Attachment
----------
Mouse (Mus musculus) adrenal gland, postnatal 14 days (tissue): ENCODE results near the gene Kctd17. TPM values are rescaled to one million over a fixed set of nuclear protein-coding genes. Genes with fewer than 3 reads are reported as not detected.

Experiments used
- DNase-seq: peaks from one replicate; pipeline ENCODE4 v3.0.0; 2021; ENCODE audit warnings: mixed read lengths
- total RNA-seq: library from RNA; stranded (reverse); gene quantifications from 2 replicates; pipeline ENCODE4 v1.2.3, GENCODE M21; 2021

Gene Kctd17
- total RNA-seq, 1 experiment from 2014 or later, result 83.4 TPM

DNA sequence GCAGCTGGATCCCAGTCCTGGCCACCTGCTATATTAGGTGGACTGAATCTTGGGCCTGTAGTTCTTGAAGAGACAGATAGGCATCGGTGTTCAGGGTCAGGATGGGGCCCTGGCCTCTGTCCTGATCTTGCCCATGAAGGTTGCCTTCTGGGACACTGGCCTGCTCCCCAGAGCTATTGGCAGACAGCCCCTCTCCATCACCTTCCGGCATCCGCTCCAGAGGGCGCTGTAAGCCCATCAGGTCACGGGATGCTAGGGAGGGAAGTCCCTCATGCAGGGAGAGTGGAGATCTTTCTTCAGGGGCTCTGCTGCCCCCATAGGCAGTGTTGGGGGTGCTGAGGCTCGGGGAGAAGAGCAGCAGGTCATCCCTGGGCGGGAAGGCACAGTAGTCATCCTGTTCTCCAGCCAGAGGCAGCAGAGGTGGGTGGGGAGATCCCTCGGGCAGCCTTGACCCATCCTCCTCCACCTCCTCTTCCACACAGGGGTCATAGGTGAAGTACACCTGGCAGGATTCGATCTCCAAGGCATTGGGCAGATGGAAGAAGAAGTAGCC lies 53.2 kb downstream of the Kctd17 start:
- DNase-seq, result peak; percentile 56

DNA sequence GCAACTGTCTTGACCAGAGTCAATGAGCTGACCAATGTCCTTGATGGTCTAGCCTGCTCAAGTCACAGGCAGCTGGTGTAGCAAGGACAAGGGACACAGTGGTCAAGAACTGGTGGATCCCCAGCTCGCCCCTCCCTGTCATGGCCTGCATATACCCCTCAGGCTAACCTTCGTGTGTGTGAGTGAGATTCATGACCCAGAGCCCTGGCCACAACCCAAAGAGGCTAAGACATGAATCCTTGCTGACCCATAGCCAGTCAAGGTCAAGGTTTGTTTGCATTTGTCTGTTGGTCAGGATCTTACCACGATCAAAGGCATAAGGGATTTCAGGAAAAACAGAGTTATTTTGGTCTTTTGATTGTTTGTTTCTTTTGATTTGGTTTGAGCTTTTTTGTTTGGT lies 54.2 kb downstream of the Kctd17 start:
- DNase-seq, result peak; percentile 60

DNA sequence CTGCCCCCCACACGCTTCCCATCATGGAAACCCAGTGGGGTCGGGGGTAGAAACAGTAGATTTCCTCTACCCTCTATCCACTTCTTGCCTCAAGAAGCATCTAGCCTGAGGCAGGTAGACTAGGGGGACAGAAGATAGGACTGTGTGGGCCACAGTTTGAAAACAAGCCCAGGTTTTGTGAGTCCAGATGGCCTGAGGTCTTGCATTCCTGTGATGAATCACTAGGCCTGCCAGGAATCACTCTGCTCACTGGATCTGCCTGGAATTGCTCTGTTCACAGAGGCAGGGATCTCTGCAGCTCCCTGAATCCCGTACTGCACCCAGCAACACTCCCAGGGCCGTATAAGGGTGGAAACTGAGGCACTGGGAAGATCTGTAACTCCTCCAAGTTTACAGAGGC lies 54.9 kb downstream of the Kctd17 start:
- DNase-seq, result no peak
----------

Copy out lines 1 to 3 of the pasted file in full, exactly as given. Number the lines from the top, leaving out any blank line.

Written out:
Mouse (Mus musculus) adrenal gland, postnatal 14 days (tissue): ENCODE results near the gene Kctd17. TPM values are rescaled to one million over a fixed set of nuclear protein-coding genes. Genes with fewer than 3 reads are reported as not detected.

Experiments used
- DNase-seq: peaks from one replicate; pipeline ENCODE4 v3.0.0; 2021; ENCODE audit warnings: mixed read lengths